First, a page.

"Luciano Pavarotti slept here," said the owner of the Coventry Forge Inn as we stood in the large, bright room staring at an antique bed large enough for the singer and a good-size chorus.
The bed was tucked under its white coverlet and the only music was the drone of a lazy bee. The inn is on a side road, far from the sound of traffic, and it drowses on the slope of a hill, garlanded with flower beds and guarded by the family cat.
Peace. It is at the heart of any country inn and is what sends people to Coventryville, Pa., to dine in the stone manor built in 1717 and then walk the curving path to the stucco guest house, there to fall asleep in the famous bed, lulled into sensual slumber by food, wine and the scent of a mock orange bush drifting through the window.
Peace and, of course, food. Living in a pastoral poem is all very well, but man does not survive on scenery, soothing as it may be; the peony bushes around the edge of the guest house, while beautiful, are not edible. The trout are, and they swim in an icy trough in the old springhouse across the path. The chef, net in hand, unlocks the door, and in the cool darkness dinner wriggles by.
Such attention to freshness is typical of The Coventry Forge Inn, which gets most of its produce from local sources (including a waiter who gardens), and its game from a nearby game farm. Dinner at the inn (served from 5:30 to 9 p.m. on week nights, 5:30 to 10 p.m. on Saturday and not at all on Sundays) is a four-course prix fixe menu ($23 with a small surcharge on some items) with a short but good wine list and the sort of dishes you would expect from a sophisticated country restaurant--plus a few you would not. Appetizers like truite au bleu or saumon Troigros (salmon pancakes on a bed of sorrel sauce) raise the restaurant far above the ordinary, as does a rough, peasantry poitrine de veau.
In summer, guests can eat on the long, enclosed porch and watch the reflection of candles gradually replace the view as darkness closes in. There are mauve rhododendrons on the table, picked by owner Wallis Callahan minutes before dinner, and, as the entrees are cleared away, the attentive waitress appears with a plate of profiteroles and a large pitcher of chocolate sauce which she pours . . . and pours . . . and pours.
The next morning there is a continental breakfast and an argument about whether to drive to nearby French Creek Park and hike off last night's dinner or take a tour of the countryside and add to it. Fat wins.
Chester County, wherein lies Coventryville and the inn, is lushly rolling countryside with narrow roads and blind corners that have earned at least one bridge the name of Blow Horn bridge. Lying between Philadelphia and the Amish country, it is home of Mister Stewart's Cheshire Foxhounds--one of the oldest hunts in the United States--otherwise known as Cheshire.
From September, when the official cubbing begins (introducing the young hounds to their job of trailing the fox) until March, the side roads and fields of Chester County are flooded with hunters; the fields have been known to include 250 horses heading over the three- and four-rail fences that break up the countryside.
In summer the pace is slower, as befits a county that this year celebrates its 300th birthday. And if a tour of the hunt country produces few hunters, it does offer many a grassy verge for picnicking and the sort of lazy, scenic routes that reduce otherwise intelligent people to pointing and shrieking "Pretty!"
This is the loop we made. The lazy may follow, while we leave the energetic to head in the other direction to French Creek Park.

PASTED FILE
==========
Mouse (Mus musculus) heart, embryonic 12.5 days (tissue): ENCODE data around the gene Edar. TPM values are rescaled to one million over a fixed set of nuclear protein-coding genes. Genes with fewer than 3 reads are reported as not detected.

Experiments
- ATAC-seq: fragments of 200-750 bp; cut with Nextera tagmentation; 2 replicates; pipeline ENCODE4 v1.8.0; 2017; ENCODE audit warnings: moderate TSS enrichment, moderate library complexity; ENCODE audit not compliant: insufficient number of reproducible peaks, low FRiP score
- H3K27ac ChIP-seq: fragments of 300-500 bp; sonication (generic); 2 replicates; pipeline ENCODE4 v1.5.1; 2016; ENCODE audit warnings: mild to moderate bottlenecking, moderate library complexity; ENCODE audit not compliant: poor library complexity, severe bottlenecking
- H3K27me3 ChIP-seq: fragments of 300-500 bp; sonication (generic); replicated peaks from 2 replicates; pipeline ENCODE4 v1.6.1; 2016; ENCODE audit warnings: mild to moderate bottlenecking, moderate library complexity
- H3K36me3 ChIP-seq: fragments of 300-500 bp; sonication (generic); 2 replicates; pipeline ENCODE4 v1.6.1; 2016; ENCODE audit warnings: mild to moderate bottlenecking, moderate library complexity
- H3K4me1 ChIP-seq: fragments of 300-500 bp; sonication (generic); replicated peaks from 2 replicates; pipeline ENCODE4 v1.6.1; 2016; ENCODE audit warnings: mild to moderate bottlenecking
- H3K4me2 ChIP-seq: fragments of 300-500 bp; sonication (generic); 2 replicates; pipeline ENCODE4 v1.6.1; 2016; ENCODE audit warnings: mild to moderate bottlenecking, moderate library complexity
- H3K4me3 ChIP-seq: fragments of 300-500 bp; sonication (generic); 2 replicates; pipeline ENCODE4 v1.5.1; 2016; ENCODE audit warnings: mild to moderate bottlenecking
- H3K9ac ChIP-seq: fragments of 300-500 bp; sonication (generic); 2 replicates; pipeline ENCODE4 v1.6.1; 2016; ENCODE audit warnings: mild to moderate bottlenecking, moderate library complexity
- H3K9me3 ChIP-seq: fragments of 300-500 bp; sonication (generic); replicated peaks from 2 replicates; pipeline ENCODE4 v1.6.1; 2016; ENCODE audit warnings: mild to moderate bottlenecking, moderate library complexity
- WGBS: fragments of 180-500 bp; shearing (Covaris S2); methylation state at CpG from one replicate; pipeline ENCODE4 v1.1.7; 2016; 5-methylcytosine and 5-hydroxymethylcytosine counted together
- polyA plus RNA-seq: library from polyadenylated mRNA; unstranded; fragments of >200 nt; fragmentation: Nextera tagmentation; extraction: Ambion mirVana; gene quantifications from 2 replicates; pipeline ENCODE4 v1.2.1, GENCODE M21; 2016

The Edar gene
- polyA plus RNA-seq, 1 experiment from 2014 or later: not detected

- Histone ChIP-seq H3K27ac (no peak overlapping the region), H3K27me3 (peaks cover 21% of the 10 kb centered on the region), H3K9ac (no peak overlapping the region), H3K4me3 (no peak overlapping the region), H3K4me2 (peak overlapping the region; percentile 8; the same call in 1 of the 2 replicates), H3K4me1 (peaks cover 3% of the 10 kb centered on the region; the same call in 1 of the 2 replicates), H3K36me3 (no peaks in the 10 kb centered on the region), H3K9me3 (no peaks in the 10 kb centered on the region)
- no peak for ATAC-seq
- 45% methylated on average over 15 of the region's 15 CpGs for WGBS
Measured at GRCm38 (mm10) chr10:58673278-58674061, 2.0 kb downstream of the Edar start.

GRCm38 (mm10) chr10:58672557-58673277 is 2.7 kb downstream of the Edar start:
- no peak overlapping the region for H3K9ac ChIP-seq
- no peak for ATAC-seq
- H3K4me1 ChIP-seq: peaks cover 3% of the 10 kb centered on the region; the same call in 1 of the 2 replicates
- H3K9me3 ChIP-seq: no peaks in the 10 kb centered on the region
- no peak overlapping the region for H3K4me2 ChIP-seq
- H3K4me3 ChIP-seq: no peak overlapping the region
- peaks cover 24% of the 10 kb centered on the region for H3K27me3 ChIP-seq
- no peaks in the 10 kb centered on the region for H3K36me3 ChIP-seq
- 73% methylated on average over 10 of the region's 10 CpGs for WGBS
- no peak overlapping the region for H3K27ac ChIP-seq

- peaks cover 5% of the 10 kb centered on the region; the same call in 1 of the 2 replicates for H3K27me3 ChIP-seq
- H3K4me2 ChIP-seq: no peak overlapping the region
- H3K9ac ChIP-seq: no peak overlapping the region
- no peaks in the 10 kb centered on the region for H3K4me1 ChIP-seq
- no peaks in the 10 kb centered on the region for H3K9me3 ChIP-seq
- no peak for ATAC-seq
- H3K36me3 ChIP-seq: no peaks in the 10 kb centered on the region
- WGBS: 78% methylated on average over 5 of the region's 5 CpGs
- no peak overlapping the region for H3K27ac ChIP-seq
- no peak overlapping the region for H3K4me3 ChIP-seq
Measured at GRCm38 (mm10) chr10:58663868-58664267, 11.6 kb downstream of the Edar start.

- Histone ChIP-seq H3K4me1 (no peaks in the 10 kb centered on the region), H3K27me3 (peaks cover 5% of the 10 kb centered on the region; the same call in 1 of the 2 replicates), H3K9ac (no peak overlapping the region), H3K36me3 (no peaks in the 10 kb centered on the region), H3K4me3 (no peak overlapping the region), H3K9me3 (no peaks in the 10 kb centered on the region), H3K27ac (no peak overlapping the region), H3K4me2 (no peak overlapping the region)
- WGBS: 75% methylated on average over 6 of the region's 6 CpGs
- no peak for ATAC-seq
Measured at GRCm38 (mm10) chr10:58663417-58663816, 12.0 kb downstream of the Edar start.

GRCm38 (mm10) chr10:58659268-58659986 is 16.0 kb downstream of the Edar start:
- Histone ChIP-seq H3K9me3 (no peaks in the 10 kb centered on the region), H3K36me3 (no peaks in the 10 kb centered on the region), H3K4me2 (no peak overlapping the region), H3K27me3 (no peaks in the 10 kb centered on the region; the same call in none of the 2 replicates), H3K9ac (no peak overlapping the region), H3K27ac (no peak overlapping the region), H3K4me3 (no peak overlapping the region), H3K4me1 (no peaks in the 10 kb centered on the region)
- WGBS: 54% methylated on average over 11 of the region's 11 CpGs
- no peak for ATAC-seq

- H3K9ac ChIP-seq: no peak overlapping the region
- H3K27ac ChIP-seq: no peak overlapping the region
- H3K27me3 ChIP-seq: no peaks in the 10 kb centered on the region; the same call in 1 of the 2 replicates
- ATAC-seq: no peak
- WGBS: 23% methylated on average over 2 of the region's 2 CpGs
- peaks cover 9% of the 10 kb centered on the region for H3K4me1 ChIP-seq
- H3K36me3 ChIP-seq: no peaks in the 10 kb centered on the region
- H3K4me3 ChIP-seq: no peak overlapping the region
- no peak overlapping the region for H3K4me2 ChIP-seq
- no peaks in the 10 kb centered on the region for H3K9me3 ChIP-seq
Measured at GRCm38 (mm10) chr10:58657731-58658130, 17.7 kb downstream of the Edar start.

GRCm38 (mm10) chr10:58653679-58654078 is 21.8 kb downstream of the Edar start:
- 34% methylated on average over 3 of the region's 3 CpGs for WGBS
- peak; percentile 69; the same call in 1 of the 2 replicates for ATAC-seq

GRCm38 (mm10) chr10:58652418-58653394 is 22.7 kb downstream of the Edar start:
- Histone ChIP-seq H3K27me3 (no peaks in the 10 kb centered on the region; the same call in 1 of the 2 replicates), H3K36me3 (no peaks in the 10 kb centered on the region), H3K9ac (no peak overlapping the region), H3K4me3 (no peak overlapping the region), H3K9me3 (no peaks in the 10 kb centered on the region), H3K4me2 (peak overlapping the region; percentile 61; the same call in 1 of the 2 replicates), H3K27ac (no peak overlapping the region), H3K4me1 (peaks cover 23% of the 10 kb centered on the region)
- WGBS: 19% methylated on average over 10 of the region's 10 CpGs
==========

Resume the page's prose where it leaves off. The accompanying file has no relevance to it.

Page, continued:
As you leave the inn, turn left onto Rte. 23 and continue to Rte. 100. Turn right and follow 100 until it joins Rte. 202. Go south on 202 until you come to Rte. 926. Turn right and continue to Rte. 82, turn right again and come to rest in the small, pretty town of Unionville. Because it will be time to eat again.
Sestrich's Market (closed on Sundays) has homemade soup and sandwiches on hand from about 11 a.m. to 3 p.m., and you can stop there to buy the makings of a picnic. Then, with food in hand, continue on Rte. 82, past Chesterland Farm (where on Sept. 24, 25 and 26 the Chesterland Three-Day Event and carriage competition will be held) until, about two miles out of Unionville, you come to Newark Road, one of the shorter but prettiest roads in the county and the perfect place to pull over your car and settle down for a picnic.
For those who mutter about bees and ants and how if God had wanted us to sit on the ground why did he invent the chair, there is another possibility. Stay on Newark, shouting your occasional "Pretty!" until you come back to 926. Turn left and follow 926 to Rte. 82. Turn right onto 82, then left onto Rte. 1 and, if you're not falling down dizzy with all this turning, a little over two miles along on the left you will see a restaurant called The Market Place. No liquor, and the service is painfully slow, but the sandwiches are cheap and good and there's an extremely attractive terrace on which to eat. Try the breaded mushrooms. Kennett Square, mushroom capital of the country, is only minutes away, so you know they'll be fresh.
When you leave the Market Place, turn left onto Rte. 1 and in about a quarter of a mile you'll come to Longwood Gardens, where you can stroll the grounds, visit the rose beds and pretend that your own garden is similarly cared for, not overrun with bindweed. About two miles further along Rte. 1 is the Brandywine River Museum, an attractive rustic building, beautifully sited, which houses paintings by members of the Wyeth family.
Onward and upward. A little past the museum, you'll rejoin Rte. 100, which will bring you back to 23 and The Coventry Forge Inn, where trout will be making their way up to the kitchen while the chocolate pitcher is filled anew.